Do you enjoy painting portraits? 

Whether if it’s for fine art, mixed media, art journaling or just to practice for kicks and giggles, you’re likely to be using photographs for reference material instead of a live model…am I right?

Nothing wrong with that at all…I do it.

But the one big challenge when using a reference photo is that the colours aren’t really true. Here’s why:

You’re relying on the colours shown on your computer or device.   

Load that photo on different computers, tables and smartphones and there will be slight differences in what the colours look like.  Why?  because devices are all calibrated differently.

Same as printers…print the photo on 10 different printers and they will all look different.

  • What ink are you using?   OEM (brand) or no-name
  • What paper are you using?  photo paper… which quality?  best, good, ok?
  • What quality setting are you using on your printer?  best, good, draft?

So what do you do?  I bet you just want to paint the best you can right?

Basically, either use your one device for all reference material or print at the same settings, same paper etc.  So everything you do is consistent.  Let’s keep the reference photo part down to a standard way of preparing it.

Now the next thing… how to colour mix paint to match the colours in the photo.

Now, there will never be a 100% match, because a photo is made up of ink using a proprietary formula.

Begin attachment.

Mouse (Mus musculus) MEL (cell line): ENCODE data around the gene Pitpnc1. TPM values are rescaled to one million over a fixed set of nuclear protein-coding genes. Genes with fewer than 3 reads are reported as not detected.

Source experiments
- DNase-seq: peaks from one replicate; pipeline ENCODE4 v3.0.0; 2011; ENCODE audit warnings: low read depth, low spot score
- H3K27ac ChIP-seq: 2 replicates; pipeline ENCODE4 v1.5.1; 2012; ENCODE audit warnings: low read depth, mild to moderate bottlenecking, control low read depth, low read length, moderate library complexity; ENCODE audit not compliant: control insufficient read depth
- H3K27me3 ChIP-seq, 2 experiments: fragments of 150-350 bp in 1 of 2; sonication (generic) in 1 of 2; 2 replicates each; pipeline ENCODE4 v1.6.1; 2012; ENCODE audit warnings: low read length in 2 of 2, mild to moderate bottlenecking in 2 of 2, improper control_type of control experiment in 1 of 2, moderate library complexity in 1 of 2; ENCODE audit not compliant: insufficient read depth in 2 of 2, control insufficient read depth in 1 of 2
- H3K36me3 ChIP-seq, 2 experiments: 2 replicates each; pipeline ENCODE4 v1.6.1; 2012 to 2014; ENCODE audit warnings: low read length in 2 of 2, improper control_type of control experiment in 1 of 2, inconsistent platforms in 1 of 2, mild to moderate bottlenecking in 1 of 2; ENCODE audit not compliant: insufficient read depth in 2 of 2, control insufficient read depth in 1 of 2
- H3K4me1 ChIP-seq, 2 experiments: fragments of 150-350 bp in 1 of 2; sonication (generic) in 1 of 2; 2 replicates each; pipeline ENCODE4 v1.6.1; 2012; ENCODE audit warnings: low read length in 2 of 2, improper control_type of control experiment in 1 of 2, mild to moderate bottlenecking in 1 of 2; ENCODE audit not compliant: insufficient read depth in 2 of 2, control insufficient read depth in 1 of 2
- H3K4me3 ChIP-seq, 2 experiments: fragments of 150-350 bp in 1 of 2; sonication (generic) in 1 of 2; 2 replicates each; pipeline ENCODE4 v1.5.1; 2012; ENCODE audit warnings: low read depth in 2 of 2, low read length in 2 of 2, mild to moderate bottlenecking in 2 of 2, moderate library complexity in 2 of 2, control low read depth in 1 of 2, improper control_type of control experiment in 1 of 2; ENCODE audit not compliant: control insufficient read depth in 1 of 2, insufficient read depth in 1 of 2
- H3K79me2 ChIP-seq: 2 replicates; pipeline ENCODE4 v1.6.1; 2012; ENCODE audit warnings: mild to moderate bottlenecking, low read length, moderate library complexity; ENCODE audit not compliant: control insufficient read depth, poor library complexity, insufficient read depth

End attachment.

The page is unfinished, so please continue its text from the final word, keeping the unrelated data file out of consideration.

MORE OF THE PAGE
and it’s likely you will not be using the exact same pigment as the ink manufacturer….right?

So let’s use our eyeballs and colour mix our paint the best way we can and there are a few things that can make the process a little easier.

In this lesson, you’ll learn how I colour match/colour mix from a photo as the reference material and really boost up the intensity and values of the mixes.  I’ll be using Student/Intermediate quality paint where the reds and oranges are not the ones I usually use and a core colour I use isn’t available. 

Talking about making it more difficult for myself!

Here is the photo I was working from – click here to download it from Pixabay.

Give this painting study a try and see how close you can get.  Just remember to enjoy the process and understand that you’ll never get a 100% match.  Use the paints you have, follow my basic guidelines and see what happens.  

When you’re done, please share a picture in the community with any “ah-ha” moments you had or things that you noticed during the process.